We were invited by No Ideas to design the cover of Jodi Dean’s political essay Comrade, a recent publication by Verso Books. As stated by Dean: “To be a comrade is to announce a belonging.” In this way, the book interrogates and contemplates the politically charged term and its connotations in society today. Moving away from twentieth century conceptions and revolutionary tradition, the modern comrade now shifts toward a notion of allyship as individuals prioritize political belonging over a more abstract political identity.
“Publicly declaring one’s stance” is key to the comrade, informing our assertive, brutalist approach to the cover which instantly commands attention. Dean’s comrade is inherently divisive, creating space between “us and them.” To further define these boundaries, we removed the author’s name from the cover, instead allowing the word “comrade” to occupy every printable inch available.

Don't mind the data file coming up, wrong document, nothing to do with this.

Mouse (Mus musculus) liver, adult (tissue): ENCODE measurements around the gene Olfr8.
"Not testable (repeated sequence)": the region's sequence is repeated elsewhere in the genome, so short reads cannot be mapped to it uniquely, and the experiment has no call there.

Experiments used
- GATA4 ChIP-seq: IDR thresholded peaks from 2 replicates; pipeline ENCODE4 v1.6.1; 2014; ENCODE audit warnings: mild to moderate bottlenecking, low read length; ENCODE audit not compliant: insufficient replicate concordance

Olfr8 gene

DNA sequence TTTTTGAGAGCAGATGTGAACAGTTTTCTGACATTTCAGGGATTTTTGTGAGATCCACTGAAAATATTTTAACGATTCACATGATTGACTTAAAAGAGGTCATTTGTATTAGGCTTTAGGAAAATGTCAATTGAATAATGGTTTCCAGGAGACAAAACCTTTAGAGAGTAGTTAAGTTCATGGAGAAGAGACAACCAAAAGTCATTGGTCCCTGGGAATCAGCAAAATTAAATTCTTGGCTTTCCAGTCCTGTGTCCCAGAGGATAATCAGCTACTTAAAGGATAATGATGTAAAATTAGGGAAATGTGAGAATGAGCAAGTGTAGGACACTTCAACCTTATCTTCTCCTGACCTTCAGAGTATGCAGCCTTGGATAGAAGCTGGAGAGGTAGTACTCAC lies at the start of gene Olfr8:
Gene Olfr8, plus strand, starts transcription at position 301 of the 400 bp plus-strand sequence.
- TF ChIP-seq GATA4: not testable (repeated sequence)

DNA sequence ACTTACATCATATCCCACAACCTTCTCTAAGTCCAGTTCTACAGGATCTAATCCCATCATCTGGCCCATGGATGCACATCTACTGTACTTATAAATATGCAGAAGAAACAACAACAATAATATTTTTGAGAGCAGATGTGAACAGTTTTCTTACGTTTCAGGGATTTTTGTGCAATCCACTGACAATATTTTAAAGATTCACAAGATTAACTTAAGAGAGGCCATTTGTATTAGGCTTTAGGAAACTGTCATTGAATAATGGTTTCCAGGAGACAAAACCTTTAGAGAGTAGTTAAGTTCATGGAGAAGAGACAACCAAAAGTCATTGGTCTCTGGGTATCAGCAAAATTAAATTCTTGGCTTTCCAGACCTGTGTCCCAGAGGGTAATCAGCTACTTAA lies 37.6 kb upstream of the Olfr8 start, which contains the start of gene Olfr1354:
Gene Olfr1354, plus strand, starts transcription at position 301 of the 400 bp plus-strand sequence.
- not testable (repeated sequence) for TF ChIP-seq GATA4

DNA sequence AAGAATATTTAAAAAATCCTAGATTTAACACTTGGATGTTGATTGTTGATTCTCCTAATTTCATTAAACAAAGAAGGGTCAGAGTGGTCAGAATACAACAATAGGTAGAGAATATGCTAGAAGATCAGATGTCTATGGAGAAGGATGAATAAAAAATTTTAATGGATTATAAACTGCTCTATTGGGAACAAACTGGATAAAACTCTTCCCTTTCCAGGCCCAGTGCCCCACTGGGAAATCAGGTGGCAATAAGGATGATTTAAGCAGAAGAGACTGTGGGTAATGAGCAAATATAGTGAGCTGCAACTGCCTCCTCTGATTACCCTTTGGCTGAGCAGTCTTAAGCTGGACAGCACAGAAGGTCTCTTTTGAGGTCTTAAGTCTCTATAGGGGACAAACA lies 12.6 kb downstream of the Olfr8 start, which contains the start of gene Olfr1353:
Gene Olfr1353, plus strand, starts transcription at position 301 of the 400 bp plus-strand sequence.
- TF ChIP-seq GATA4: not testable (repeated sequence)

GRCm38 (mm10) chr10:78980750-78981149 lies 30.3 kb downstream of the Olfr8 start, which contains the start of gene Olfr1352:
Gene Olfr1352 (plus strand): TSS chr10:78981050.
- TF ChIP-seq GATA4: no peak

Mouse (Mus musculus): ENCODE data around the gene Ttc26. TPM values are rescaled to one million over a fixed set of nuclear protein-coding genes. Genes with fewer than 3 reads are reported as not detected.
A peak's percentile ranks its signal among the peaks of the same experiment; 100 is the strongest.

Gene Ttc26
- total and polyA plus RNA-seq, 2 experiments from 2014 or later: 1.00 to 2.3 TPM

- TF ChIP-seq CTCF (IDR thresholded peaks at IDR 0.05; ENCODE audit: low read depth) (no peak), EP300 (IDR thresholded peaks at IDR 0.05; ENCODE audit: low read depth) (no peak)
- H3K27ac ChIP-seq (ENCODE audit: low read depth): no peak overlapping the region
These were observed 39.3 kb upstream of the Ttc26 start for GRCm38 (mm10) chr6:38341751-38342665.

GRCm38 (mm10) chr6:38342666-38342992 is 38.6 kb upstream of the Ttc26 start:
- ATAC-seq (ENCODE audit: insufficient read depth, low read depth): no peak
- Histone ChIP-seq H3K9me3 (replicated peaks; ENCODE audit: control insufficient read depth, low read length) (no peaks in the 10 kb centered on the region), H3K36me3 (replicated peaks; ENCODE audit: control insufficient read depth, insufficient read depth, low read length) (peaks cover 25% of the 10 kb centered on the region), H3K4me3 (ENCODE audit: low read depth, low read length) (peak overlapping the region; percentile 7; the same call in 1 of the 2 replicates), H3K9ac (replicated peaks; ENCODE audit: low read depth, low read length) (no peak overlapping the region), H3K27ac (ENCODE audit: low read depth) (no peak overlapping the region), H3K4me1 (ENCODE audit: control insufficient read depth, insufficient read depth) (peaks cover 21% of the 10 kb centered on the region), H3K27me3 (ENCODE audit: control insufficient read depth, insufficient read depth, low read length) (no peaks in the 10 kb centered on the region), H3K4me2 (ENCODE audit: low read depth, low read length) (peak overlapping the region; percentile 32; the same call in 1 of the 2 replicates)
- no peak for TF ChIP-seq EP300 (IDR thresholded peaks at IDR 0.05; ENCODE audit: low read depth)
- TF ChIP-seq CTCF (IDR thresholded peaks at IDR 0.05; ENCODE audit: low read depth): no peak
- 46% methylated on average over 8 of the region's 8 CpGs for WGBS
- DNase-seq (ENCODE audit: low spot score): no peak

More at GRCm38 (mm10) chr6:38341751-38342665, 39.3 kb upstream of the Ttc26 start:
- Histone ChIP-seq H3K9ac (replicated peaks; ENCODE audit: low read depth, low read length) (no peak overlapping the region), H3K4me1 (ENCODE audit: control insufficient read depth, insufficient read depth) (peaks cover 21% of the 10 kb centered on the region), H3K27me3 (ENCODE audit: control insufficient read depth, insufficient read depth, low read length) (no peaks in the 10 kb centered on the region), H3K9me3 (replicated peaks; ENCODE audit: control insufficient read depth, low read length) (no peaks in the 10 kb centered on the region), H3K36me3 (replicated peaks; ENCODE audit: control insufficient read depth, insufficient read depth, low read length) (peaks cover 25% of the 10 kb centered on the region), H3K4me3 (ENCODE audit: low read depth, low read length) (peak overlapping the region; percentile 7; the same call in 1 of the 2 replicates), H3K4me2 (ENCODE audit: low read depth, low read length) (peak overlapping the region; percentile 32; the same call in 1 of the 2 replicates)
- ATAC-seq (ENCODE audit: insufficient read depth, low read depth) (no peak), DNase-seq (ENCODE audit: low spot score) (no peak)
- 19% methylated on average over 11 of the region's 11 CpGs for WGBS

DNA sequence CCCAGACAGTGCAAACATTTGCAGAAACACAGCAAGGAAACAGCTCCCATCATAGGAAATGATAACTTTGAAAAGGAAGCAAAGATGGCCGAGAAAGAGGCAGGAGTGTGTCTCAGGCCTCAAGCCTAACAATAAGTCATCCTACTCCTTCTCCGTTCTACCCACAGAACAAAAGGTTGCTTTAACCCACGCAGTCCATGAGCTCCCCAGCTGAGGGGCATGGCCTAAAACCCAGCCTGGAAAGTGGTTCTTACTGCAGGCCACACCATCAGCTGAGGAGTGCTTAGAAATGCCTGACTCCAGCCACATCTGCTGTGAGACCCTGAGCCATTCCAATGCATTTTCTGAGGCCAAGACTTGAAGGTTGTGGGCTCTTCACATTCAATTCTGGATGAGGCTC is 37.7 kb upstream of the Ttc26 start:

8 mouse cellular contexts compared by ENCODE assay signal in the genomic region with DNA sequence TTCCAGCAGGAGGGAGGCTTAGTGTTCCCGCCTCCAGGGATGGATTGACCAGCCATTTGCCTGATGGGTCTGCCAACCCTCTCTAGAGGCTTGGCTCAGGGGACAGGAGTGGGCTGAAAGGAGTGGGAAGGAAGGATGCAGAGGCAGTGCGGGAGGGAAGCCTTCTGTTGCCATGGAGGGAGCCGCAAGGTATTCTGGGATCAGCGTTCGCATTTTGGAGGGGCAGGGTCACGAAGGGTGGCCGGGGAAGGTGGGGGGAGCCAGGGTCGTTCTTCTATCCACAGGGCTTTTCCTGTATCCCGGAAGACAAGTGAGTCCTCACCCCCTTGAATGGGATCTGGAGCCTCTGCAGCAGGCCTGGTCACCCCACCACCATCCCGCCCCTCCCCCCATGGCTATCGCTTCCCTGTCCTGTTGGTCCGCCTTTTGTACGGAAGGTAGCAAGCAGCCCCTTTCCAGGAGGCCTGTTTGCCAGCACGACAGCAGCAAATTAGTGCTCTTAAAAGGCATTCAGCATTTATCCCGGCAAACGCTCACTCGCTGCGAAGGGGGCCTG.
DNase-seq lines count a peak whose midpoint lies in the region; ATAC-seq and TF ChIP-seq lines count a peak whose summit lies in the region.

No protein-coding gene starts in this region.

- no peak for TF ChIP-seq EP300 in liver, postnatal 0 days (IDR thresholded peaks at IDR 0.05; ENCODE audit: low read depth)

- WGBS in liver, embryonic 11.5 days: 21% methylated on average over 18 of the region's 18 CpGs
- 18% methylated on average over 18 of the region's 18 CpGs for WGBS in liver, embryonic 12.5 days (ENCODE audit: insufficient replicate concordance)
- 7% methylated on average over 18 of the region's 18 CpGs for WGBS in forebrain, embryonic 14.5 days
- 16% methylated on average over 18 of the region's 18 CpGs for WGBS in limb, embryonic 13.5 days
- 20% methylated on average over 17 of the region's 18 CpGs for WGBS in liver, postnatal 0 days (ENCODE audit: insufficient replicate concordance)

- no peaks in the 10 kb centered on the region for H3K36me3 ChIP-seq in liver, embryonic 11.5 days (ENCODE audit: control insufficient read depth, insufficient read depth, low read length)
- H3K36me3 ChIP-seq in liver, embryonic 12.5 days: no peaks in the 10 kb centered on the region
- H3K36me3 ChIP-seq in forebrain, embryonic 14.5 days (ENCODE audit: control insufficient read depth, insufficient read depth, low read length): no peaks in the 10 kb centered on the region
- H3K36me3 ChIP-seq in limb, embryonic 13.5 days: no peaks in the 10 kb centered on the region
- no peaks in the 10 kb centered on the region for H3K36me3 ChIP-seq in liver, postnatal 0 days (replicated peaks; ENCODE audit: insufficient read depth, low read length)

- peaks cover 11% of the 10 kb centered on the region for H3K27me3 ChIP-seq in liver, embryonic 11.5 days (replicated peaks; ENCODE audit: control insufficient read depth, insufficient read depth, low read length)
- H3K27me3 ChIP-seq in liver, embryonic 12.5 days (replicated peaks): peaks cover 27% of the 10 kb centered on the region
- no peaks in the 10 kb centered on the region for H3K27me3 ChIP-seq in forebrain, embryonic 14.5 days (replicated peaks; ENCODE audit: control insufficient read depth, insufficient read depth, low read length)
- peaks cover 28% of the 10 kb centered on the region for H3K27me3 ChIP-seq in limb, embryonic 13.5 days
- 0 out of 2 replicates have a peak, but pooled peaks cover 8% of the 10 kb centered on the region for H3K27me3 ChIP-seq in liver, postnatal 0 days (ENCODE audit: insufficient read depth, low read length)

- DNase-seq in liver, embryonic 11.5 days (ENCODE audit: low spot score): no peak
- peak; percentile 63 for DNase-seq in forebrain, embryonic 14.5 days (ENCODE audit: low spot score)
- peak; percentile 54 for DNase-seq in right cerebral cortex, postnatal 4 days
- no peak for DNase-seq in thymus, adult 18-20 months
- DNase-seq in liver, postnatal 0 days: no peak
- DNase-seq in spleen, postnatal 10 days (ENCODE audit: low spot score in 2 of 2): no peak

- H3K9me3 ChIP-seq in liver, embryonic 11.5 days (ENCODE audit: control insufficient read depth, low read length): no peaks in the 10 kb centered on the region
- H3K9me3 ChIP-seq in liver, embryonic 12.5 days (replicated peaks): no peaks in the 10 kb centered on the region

The pronounced, blocky typography draws inspiration from Russian Constructivism, a movement instrumental in shaping the graphic style associated with the political comrade. Unable to be ignored on a shelf, the cover’s visceral design creates a lasting impact by using a communication strategy reminiscent of earlier propaganda, fusing old and new. The unapologetic, all-red typography against a stark white stock further announces not only a belonging, but perhaps a more recent arrival: the contemporary comrade himself.